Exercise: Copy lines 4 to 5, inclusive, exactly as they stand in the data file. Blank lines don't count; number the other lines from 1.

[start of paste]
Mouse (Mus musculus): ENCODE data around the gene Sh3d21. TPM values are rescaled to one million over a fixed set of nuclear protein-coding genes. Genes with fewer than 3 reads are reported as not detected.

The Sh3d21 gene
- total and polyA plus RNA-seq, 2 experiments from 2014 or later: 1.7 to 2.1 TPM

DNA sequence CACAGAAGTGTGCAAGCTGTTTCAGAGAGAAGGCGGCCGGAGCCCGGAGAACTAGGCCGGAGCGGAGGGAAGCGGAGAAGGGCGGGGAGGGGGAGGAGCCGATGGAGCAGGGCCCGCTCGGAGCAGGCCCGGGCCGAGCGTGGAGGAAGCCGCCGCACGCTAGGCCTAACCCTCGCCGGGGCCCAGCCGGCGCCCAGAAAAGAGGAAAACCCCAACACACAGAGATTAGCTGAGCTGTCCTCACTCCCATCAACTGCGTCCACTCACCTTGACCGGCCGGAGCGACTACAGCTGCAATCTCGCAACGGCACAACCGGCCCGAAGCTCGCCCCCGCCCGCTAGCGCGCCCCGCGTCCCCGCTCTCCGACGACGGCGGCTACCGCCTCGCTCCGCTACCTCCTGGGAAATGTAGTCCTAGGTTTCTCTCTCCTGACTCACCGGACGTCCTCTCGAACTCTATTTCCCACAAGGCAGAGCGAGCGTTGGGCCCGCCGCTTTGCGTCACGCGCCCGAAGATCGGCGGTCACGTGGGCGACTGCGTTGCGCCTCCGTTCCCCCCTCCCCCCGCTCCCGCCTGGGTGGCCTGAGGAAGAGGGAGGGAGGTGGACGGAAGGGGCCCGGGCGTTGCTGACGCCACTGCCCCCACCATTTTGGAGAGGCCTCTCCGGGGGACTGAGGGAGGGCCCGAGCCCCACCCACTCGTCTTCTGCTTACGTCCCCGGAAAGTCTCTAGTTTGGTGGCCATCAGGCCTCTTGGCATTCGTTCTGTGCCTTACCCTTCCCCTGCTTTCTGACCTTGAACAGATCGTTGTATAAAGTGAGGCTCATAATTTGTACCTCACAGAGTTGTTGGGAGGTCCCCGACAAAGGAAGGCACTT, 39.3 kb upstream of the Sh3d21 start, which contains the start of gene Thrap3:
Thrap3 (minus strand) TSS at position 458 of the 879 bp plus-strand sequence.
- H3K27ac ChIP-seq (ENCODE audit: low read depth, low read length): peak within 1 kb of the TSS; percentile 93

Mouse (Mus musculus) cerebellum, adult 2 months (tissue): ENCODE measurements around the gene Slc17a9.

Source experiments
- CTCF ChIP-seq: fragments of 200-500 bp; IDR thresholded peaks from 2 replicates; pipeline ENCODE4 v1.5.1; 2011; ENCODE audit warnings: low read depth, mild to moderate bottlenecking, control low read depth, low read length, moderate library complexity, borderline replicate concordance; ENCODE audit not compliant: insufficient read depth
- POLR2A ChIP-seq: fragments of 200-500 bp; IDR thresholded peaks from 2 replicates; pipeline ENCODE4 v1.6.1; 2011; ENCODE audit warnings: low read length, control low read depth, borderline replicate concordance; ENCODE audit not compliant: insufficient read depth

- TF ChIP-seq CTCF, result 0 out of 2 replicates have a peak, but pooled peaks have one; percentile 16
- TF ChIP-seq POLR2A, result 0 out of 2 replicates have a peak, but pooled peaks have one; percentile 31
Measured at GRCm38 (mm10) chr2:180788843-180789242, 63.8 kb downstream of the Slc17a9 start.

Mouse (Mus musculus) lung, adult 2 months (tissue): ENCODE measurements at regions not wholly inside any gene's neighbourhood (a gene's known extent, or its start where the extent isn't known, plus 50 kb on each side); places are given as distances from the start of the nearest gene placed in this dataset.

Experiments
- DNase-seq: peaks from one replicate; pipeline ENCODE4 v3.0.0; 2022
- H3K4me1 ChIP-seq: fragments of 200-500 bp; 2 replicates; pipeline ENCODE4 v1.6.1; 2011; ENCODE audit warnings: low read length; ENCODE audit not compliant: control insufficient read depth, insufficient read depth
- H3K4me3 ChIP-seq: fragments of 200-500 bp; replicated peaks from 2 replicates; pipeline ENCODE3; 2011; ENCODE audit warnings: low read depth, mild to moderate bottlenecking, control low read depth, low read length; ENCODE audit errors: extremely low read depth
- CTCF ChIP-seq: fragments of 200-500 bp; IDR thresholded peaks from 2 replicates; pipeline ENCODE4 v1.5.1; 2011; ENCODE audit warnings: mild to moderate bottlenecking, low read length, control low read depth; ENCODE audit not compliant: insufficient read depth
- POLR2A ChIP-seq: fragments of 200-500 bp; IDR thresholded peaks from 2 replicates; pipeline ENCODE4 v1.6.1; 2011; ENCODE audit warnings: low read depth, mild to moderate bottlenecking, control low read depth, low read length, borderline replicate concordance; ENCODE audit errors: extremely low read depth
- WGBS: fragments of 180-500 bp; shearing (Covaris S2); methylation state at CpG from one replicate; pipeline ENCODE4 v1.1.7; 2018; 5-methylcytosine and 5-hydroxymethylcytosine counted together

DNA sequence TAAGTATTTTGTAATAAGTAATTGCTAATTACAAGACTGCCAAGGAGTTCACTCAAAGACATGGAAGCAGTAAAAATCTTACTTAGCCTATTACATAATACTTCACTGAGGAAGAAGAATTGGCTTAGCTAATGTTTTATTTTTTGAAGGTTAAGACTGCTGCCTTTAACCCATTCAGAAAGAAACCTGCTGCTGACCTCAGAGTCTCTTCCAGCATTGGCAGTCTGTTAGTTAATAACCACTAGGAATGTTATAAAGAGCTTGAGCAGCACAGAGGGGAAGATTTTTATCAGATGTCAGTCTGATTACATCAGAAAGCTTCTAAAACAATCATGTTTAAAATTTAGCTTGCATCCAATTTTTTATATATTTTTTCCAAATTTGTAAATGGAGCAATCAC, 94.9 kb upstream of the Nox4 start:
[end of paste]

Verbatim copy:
DNA sequence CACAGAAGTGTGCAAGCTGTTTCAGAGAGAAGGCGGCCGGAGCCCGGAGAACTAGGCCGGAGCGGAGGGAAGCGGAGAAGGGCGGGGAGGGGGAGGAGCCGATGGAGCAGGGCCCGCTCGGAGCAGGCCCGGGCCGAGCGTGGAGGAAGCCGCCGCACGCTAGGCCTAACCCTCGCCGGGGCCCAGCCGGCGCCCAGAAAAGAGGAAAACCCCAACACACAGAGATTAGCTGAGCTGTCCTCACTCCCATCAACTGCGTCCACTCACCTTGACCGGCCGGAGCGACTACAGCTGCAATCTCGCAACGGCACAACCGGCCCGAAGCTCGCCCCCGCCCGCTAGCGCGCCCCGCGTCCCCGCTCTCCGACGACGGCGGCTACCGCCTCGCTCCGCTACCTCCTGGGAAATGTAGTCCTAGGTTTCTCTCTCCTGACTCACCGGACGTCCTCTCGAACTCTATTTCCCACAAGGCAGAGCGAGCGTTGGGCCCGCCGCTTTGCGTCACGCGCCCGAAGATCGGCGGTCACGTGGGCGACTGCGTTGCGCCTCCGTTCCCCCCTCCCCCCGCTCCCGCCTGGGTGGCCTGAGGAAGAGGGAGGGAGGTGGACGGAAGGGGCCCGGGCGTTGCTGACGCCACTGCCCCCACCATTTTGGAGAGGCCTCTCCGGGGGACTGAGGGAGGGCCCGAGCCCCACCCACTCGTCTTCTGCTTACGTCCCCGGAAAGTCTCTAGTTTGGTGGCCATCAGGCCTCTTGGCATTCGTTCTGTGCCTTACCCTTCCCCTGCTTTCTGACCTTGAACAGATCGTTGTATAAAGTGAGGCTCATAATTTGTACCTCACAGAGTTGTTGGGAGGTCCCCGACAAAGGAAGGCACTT, 39.3 kb upstream of the Sh3d21 start, which contains the start of gene Thrap3:
Thrap3 (minus strand) TSS at position 458 of the 879 bp plus-strand sequence.